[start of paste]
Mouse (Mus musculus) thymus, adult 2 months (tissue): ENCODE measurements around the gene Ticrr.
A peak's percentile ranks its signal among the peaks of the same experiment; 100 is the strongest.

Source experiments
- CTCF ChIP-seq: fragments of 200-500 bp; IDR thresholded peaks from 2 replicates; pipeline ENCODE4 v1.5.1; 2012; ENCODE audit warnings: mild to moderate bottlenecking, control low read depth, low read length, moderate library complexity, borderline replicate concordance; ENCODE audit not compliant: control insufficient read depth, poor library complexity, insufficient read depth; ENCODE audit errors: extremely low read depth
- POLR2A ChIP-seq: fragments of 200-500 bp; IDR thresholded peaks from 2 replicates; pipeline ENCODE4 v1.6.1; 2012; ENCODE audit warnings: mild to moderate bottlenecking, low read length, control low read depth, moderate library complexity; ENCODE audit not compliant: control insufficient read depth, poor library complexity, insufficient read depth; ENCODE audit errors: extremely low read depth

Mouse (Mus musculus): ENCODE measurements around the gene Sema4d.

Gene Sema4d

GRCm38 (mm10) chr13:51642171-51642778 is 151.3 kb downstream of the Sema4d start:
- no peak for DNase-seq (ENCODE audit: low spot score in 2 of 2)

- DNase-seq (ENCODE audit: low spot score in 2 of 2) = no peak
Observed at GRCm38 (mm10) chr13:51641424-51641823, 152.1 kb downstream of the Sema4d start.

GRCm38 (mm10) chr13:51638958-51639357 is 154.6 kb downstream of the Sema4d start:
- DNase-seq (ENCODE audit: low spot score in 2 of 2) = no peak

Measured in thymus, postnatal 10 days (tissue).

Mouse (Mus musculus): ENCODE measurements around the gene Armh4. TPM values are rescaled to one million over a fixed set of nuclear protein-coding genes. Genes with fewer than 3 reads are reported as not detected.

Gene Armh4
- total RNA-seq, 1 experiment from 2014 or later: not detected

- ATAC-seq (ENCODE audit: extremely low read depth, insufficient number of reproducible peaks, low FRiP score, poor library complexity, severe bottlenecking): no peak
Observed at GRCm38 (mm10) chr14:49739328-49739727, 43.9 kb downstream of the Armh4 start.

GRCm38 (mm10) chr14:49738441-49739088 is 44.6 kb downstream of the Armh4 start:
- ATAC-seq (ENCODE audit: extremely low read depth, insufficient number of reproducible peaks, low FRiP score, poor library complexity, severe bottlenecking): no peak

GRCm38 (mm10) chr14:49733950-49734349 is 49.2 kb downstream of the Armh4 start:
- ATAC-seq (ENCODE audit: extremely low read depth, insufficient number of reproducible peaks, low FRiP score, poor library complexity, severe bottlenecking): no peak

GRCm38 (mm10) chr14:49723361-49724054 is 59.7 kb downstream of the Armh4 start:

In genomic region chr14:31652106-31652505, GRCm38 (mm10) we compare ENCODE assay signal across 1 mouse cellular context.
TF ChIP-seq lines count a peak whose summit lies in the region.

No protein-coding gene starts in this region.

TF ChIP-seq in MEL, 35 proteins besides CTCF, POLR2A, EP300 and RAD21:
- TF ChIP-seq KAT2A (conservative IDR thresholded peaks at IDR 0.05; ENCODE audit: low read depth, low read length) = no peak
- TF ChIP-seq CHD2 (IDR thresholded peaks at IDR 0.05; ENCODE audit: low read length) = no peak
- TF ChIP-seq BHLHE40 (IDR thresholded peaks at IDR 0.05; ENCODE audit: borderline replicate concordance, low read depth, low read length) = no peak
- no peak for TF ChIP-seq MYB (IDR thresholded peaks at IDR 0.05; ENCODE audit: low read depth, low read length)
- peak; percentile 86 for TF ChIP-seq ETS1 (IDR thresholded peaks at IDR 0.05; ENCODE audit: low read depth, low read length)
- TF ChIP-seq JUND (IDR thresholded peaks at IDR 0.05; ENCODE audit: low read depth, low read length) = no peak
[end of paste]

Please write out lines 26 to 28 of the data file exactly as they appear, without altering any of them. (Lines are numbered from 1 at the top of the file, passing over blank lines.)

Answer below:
TF ChIP-seq lines count a peak whose summit lies in the region.

No protein-coding gene starts in this region.

TF ChIP-seq in MEL, 35 proteins besides CTCF, POLR2A, EP300 and RAD21: